Randall raised a hand to shield his eyes from the glare of light on the snow and looked toward the western horizon. He squinted. What he’d thought were mountains now looked more like cold, worrisome clouds. There was a definite bite in the air, and the wind nipped at his exposed cheeks and ears.

The driver snapped the reins over the backs of his horses. With a, “Yee-ah!” the stagecoach lurched and rolled on. Randall figured he’d better move on too, if he knew what was good for himself.

He thrust his gloved hands under his arms and glanced down at his trunk. The words “Mendel’s Marvelous Brushes” were stenciled on the side. They’d been crisp and dark when he’d started out from Chicago two months ago, but they were battered and worn now. A little like him. But no matter how monotonous the traveling had become, no matter how many plaintive telegrams he sent back to his enterprising, demanding father, he couldn’t stop.

Stomping his feet to coax blood back into them and to disperse the ever-present, gnawing frustration in his gut, Randall grabbed his trunk by the handle and hefted it high enough to walk. Not that he knew where he was going. The tiny town of Mistletoe seemed overly quiet, even for all the snow. Several businesses lined the road where the stagecoach had dropped him off, and several houses beyond that. Something that might have been a hotel rested down the way. There was even a church at one end of town. A few wrapped-up people scurried from one building to another, but none of them seemed in a social mood.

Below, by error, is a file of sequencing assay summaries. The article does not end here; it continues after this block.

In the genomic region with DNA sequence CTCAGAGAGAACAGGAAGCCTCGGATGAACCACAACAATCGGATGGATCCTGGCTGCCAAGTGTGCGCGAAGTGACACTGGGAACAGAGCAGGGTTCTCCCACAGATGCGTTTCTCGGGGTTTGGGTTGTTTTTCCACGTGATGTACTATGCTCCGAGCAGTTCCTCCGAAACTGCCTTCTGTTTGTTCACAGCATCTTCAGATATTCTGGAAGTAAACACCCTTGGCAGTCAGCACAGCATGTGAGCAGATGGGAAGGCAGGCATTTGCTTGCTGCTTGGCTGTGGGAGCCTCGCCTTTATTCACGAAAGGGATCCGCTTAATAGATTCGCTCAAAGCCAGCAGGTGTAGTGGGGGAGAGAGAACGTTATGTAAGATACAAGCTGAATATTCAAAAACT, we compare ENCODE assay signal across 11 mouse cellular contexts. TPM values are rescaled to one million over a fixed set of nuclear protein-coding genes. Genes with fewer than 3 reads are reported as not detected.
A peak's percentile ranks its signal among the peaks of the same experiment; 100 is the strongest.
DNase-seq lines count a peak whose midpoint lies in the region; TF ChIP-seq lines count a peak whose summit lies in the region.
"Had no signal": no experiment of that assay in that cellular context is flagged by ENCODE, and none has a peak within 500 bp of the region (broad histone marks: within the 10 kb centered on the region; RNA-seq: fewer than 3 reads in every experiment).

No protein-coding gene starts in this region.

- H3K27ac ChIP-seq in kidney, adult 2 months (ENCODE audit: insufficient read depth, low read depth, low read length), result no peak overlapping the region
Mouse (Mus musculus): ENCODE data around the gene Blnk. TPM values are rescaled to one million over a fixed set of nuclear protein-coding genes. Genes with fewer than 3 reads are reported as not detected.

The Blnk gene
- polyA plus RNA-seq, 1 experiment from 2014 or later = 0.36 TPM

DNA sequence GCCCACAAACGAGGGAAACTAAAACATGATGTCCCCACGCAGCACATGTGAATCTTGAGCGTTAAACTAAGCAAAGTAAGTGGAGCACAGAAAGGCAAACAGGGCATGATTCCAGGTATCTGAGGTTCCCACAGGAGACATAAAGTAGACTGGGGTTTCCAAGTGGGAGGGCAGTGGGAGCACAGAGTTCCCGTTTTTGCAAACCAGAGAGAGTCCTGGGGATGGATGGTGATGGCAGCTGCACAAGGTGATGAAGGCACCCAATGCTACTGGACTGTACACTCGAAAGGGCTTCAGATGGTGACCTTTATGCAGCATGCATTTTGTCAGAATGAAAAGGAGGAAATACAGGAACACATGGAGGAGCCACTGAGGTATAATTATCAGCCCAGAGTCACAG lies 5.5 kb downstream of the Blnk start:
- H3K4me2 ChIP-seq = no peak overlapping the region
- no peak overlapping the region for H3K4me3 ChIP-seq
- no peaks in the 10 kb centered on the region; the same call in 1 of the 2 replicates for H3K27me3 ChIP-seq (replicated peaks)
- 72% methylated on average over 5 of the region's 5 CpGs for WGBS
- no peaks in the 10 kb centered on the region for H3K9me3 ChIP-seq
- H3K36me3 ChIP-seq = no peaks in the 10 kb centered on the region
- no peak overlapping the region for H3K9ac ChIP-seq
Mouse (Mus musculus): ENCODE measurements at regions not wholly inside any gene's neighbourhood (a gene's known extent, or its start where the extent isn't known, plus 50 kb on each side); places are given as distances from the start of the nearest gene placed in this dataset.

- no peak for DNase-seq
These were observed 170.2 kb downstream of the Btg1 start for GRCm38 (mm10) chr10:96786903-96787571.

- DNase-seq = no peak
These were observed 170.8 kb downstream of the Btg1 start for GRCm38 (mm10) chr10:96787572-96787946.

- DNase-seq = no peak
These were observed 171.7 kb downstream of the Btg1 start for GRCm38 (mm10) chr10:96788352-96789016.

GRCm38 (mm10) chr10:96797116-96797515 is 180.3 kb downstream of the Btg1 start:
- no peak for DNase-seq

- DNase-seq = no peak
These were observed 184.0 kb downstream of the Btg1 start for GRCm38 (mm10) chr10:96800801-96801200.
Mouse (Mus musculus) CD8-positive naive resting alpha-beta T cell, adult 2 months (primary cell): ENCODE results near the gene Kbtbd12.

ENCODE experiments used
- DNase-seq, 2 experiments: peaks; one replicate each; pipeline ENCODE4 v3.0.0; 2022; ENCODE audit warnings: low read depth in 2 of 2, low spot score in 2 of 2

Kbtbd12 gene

“Perfect,” he muttered under his breath. “Just what every traveling salesman wants to see.”

He slogged his way to one side of the street, spirits as low as they’d been in ages. A part of him wanted to just sit down in the snow and give up. This wasn’t the life he’d imagined having, it was the life his father imagined. No, it wasn’t even that. His father imagined him being a successful and powerful business magnate, like him. Randall imagined a simple life with a simple wife and a small business. He didn’t need to be grand, just happy.

At the moment, the only way to happiness was by keeping his father happy, so Randall squared his shoulders, put on a smile of false cheer, and headed for the closest business, a barber’s shop. His frustrated sense of duty was eased by a hair at the sight of a pretty Christmas swag of pine, tied with red ribbon and hanging on the shop’s door.

“Excuse me,” he announced as he walked into the business. A weary-looking man who must have been the barber sat in the barber’s chair, reading a yellowed newspaper. “My name is Randall Sinclair, and I come to you today from the Mendel’s Marvelous Brushes company.”

“Huh?” The barber frowned.

It didn’t bode well, but if there was one thing Randall’s indomitable dad had always told him, it was that only the weak took no for an answer.

“Mendel’s Marvelous Brushes manufactures every sort of brush a savvy businessman like you could want,” he went on, setting his trunk down and preparing to open it to display his wares. “Why, not only do I have shaving brushes and dust-brushes, I have a whole variety of—”